Rail transport in Senya
Senya has an extensive railway network which serves the vast majority of settlements in the country. Unlike other nations, where automobiles are more popular, the Senyan government has for the most part invested heavily in the nation's rail network, ensuring that is the most reliable and convenient mode of transport.
The entire network is ran by Senyan Rail, who operate the vast majority of freight and passenger services across the country under various brand identities. The network is largely electrified and has connections to Jingdao and Natopia.
Fort Kolgrad and Ranentsi also have rail links. Fort Kolgrad's network is run by Senyan Rail and is extensive, linking all populated settlements with a relatively high speed network. Ranentsi's networks are older and weaker, and rely on older rolling stock. Ranentsi's network contains one line, running from Kyustendil to Kriva. Ranentsi's railway is run independently of Senyan Rail, though a takeover is planned.
All rail infrastructure in Senya is owned by the state owned company Senyan Rail, who are responsible for the maintenance of the network. Senyan Rail additionally control all the various passenger and freight companies that operate on Senyan territory, with the exception for foreign companies from border countries running services into Senya.
The network runs entirely on standard gauge (1,435 mm, 4 ft 8 1⁄2 in) rails, with the vast majority of lines having overhead electric wires.
The rail network in Senya is highly developed, running even to many small villages. The backbone of the rail network are several connected high speed lines with run across the country, with regional trains branching off from this central spine out to more remote locations. Furthermore, rail transport in urban and suburban areas is excellent, with most commuters in even the smaller cities taking the train to and from work. The train system remains highly reliable, with 98% of trains running arriving before a 5 minute delay, with rail companies legally required to provide free travel to any travellers delayed by more than 30 minutes.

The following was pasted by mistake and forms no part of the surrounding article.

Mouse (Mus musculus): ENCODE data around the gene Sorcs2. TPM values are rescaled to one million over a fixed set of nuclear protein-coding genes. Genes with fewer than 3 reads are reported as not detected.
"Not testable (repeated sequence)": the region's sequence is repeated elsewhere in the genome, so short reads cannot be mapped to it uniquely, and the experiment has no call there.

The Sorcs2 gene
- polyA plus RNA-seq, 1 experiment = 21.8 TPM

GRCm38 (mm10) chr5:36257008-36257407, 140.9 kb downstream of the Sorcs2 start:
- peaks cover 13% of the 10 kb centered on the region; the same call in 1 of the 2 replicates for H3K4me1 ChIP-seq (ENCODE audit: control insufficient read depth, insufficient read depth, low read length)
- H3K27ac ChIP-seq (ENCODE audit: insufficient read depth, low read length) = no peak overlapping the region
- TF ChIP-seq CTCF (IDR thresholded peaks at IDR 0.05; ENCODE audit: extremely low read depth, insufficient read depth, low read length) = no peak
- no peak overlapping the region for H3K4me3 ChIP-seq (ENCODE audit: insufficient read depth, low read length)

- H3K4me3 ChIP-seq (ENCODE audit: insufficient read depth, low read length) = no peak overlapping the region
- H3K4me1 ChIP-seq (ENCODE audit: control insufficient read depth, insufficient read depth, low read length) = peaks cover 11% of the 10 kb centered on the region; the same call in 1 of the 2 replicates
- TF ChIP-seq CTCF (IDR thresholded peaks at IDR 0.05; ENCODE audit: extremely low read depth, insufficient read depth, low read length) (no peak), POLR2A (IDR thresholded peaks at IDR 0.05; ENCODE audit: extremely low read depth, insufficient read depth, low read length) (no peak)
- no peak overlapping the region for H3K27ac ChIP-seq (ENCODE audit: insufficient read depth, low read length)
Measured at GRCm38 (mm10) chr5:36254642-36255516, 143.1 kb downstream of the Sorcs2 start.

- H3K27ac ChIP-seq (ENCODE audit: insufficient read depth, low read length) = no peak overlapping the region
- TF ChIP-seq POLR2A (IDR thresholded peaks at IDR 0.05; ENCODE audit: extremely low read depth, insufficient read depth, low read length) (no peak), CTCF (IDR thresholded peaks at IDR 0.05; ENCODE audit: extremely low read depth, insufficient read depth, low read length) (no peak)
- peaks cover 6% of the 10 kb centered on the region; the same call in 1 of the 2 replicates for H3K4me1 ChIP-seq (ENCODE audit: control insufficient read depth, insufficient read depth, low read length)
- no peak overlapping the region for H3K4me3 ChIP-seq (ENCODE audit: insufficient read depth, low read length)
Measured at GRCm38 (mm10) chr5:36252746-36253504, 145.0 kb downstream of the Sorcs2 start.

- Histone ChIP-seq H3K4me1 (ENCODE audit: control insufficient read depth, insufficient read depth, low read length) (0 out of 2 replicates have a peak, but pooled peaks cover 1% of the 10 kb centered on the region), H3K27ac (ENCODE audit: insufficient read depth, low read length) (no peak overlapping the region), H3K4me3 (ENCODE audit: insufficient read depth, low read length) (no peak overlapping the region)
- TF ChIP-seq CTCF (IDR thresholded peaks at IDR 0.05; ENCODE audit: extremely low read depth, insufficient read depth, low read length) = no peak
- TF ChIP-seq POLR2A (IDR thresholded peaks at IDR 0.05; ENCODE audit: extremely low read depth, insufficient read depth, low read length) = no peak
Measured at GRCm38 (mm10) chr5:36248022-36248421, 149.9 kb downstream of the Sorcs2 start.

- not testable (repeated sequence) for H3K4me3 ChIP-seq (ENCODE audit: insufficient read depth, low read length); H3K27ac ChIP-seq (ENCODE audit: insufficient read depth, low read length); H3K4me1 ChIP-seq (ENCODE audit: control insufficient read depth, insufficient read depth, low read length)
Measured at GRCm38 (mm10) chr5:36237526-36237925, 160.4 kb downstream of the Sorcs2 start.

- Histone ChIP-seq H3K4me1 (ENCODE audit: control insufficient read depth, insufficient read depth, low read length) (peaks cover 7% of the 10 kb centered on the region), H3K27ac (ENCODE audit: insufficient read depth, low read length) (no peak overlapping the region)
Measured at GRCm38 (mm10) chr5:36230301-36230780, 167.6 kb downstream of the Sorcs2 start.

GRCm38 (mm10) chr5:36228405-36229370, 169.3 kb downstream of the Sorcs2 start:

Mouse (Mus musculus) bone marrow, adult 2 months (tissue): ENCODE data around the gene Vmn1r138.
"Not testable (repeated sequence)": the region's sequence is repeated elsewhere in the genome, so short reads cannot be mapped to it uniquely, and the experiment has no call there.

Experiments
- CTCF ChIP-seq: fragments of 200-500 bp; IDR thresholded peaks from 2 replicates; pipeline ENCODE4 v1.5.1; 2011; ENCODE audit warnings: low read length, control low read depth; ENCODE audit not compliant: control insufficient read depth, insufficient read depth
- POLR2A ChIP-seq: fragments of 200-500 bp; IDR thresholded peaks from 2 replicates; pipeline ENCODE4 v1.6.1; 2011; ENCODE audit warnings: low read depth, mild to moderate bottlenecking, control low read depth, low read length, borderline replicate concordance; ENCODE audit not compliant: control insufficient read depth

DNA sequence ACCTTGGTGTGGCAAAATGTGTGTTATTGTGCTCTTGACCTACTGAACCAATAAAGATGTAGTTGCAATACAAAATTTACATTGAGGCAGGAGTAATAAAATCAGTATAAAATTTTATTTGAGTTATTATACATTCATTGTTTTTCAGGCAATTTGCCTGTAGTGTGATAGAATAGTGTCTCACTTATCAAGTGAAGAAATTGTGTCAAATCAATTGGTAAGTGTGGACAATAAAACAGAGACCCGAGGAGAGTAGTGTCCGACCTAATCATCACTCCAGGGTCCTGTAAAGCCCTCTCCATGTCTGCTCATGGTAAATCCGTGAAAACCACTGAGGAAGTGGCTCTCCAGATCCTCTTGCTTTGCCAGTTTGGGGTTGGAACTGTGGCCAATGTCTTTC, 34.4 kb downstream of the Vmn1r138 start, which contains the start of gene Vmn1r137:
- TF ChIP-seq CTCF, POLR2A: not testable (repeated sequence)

Connections to foreign nations
The Senyan network currently contains connections to both Arboria on the Dyas–Meiridosa line, and to Jingdao on both the Tiga–Mahūti and Jogasim–Hongsejiamen lines. Currently, intermediate border stations where trains stop where customs and immigration officials inspect goods and check passports. Services exist connecting Svorgas to Meiridosa and Tirlar in Arboria, with the Jingbuzu line supporting services to the Jingdaoese port city of Yuanbeicheng (Port Nevermore) and the Hongsejiamen line supporting long distance services to Daocheng via some coastal cities in southern Dalmacija. Most commercial services along these lines are run by Senyan Rail. An extension of the Svorgas–Tirlar route to Duline Doras and Hawshire was completed in 1686 AN, with trains now running from Hawshire to Svorgas directly, though most services only extend as far as Tirlar. A rail tunnel from Tirlar to Kezan was built in 1686 and opened the following year, allowing for the potential of direct services between Senya and the island of Kezan.
A rail container terminal is also under construction in Jogasim as part of Jingdao's White Tea Road project. The terminal will allow for goods heading to and from Jingdao to be stored and loaded. Whilst the terminal will be run by the Jingdaoese government, it is subject to checks by Senyan customs officials.
|Svorgas–Hawshire/Kezan|| Svorgas— Dyas— Meiridosa— Tirlar— Duilne Doras— Hawshire City|
Svorgas— Dyas— Meiridosa— Tirlar— Fort Kezan (This route runs as a weekly addition to the Hawshire service, with the train splitting/merging in Tirlar)
|Svorgas–Yuanbeicheng||Svorgas— Tiga— Jingbuzu (Mahūti)— Yuanbeicheng|
|Svorgas–Daocheng||Svorgas— Jogasim— Hongsejiamen— Wacunzhen— Miaoshan— Xiacheng— Muxiecheng— Houhangye— Shazhigang— Daishu— Daocheng|
Train numbering system
All trains that operate within Senya are assigned a fifteen-character service code so as to identify the service. Trains are assigned a string of numbers, which feature on passenger's tickets as well as the main rail switchboards and on information and timetable displays at stations.
|1||Route type||1||International service|
|2||Inter city route|
|4||Commuter route (including S-Rail)|
|7||Narrow gauge and heritage railways|
|8||All other rail types (including freight services)|
|2-3||Area of departure and arrival stations||0||Foreign country|
|4-6||Code of departure station|
|7-9||Code of arrival station|
|10-13||Scheduled departure time|
The way the code is displayed can vary depending on the situation and what information is required to be relayed. The full fifteen digit code is only used by the track operators, where as the thirteen digit code is used publicly by the rail providers to show their route. However, shorter codes are also regularly displayed.
|216-SVOEPR-1500-MP||15||Full service code, used by track operators|
|216-SVOEPR-1500||13||Passenger code, used by train operators and on passenger tickets|
|216 15:00 EPRAT||8+||Station display code, used at stations, will often include intermediate stations|